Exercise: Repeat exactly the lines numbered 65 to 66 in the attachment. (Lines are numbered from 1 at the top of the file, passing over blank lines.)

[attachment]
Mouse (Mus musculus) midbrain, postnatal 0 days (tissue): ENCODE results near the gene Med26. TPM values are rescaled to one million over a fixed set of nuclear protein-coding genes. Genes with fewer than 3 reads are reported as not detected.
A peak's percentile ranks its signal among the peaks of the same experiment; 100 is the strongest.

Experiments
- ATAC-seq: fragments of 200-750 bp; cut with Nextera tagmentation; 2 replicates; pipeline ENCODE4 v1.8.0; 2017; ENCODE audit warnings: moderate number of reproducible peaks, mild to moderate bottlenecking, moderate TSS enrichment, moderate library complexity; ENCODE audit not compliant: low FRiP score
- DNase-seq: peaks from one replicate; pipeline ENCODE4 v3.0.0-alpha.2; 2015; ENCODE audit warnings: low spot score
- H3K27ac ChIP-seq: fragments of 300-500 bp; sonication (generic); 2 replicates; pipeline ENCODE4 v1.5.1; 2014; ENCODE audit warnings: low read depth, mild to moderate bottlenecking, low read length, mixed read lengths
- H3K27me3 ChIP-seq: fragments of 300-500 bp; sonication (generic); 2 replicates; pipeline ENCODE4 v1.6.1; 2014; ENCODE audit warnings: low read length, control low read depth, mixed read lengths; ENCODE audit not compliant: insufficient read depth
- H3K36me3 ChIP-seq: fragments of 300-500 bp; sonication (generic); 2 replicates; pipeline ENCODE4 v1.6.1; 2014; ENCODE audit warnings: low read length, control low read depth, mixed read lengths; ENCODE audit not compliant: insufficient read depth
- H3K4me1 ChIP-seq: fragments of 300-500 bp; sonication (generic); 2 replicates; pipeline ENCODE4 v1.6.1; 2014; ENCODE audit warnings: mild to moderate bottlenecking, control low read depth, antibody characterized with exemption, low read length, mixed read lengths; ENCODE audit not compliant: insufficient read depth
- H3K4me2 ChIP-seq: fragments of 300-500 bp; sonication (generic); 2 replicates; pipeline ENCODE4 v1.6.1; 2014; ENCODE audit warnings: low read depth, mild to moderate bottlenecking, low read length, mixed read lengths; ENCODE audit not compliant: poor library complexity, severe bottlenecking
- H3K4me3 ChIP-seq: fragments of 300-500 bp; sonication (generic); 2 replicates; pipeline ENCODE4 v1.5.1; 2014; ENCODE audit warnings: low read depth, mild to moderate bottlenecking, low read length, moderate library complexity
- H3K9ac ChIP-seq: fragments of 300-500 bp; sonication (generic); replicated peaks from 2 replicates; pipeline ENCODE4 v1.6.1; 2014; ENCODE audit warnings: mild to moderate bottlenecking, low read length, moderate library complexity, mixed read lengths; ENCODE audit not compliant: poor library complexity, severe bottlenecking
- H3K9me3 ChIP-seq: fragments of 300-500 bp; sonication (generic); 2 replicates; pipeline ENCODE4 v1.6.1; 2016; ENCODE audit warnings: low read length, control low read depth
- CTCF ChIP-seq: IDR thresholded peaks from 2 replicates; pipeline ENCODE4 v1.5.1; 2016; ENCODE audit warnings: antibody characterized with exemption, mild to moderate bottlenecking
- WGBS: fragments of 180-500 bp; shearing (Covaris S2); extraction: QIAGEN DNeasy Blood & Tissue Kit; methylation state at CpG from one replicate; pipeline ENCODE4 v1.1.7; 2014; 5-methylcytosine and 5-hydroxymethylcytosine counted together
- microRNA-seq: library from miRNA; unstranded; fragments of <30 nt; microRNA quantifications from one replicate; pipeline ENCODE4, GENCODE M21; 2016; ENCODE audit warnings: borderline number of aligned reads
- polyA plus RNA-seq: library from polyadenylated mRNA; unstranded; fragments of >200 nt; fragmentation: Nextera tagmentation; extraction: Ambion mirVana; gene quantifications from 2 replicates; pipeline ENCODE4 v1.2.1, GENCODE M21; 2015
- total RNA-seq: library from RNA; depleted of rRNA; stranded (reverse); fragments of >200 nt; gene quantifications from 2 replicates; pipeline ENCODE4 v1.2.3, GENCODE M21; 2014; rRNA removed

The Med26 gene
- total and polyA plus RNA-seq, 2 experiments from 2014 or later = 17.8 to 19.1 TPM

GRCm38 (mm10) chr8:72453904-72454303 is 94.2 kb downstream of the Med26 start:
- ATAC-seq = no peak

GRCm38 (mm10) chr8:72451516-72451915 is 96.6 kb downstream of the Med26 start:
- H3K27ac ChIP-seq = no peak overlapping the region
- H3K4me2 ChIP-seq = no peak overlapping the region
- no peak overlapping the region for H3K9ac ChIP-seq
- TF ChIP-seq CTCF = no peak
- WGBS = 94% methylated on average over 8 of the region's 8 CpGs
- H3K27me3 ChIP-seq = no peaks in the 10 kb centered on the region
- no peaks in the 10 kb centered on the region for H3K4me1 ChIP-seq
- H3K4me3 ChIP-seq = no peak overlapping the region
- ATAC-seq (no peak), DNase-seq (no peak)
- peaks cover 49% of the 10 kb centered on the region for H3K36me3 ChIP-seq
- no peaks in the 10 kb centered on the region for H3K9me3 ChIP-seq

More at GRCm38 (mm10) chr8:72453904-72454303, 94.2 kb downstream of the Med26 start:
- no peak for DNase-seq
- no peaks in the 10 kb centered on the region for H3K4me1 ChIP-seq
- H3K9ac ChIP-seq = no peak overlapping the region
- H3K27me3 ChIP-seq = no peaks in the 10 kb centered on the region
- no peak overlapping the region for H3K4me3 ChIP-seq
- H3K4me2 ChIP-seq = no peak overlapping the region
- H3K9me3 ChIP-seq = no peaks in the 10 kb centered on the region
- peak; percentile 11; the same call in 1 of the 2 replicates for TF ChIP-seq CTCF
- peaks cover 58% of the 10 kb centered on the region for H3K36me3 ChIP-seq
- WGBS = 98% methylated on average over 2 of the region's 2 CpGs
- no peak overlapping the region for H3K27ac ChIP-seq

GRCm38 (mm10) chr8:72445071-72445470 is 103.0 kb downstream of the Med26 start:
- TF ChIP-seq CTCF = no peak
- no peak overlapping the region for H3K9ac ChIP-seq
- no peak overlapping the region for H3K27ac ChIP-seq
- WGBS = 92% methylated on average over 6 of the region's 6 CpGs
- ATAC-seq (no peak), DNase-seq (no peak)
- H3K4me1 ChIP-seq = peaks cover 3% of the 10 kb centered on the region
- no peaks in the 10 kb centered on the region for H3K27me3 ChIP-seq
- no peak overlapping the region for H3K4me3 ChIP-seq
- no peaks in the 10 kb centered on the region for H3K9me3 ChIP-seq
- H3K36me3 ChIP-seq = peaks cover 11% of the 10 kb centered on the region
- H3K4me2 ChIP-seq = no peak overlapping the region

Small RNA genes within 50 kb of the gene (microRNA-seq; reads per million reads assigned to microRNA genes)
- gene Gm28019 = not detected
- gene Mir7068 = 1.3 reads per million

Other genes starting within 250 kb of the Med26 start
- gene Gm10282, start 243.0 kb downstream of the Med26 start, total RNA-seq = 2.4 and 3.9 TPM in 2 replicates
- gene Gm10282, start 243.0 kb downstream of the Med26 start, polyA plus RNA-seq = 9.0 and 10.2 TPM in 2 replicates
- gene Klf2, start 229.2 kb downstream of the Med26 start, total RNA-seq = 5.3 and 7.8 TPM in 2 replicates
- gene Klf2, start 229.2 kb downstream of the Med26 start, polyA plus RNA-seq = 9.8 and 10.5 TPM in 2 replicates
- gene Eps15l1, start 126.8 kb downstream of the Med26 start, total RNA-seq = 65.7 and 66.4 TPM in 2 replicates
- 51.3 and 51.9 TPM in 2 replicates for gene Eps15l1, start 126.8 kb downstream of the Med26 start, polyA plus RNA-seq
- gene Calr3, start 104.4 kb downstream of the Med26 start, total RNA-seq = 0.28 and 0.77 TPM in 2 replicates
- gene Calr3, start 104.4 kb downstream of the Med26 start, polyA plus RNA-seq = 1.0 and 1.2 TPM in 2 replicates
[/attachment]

- gene Klf2, start 229.2 kb downstream of the Med26 start, total RNA-seq = 5.3 and 7.8 TPM in 2 replicates
- gene Klf2, start 229.2 kb downstream of the Med26 start, polyA plus RNA-seq = 9.8 and 10.5 TPM in 2 replicates